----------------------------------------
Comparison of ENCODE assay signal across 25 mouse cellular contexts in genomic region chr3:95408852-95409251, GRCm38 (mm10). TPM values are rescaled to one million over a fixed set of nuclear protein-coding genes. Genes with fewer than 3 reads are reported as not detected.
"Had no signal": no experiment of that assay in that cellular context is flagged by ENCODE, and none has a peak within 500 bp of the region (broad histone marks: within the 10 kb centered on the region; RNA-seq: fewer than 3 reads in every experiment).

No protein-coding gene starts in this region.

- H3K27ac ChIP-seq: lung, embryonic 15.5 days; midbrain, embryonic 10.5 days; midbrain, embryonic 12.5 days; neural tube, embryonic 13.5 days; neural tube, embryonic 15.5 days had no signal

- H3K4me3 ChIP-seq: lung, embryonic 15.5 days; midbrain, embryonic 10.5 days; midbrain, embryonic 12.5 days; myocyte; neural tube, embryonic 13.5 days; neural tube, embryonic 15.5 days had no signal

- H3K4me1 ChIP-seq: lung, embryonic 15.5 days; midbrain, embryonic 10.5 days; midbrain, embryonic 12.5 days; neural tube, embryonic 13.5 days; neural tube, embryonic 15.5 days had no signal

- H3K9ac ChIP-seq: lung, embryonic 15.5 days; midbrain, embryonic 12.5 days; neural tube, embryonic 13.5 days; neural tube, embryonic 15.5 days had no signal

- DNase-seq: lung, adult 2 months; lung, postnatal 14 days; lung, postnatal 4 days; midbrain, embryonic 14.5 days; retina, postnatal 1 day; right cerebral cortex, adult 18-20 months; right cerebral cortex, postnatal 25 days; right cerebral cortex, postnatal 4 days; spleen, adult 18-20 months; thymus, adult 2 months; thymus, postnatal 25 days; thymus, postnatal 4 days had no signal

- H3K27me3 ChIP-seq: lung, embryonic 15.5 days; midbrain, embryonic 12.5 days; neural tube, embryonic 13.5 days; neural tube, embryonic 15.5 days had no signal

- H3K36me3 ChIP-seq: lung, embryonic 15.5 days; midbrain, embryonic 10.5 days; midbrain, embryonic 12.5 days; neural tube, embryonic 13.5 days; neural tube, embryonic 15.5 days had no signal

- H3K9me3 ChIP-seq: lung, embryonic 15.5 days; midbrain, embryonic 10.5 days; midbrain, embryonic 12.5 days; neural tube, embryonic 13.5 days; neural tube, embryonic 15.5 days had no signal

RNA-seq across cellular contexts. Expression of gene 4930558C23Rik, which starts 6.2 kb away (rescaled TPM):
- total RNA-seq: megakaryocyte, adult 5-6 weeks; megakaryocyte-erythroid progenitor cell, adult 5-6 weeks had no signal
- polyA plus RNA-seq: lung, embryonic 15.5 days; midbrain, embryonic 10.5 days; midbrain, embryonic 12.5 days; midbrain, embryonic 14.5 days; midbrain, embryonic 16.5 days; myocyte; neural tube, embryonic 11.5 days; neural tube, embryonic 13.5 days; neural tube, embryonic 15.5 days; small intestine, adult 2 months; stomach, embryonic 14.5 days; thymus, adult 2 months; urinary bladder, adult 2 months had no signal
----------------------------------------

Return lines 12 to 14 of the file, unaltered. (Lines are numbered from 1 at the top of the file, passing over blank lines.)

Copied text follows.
RNA-seq across cellular contexts. Expression of gene 4930558C23Rik, which starts 6.2 kb away (rescaled TPM):
- total RNA-seq: megakaryocyte, adult 5-6 weeks; megakaryocyte-erythroid progenitor cell, adult 5-6 weeks had no signal
- polyA plus RNA-seq: lung, embryonic 15.5 days; midbrain, embryonic 10.5 days; midbrain, embryonic 12.5 days; midbrain, embryonic 14.5 days; midbrain, embryonic 16.5 days; myocyte; neural tube, embryonic 11.5 days; neural tube, embryonic 13.5 days; neural tube, embryonic 15.5 days; small intestine, adult 2 months; stomach, embryonic 14.5 days; thymus, adult 2 months; urinary bladder, adult 2 months had no signal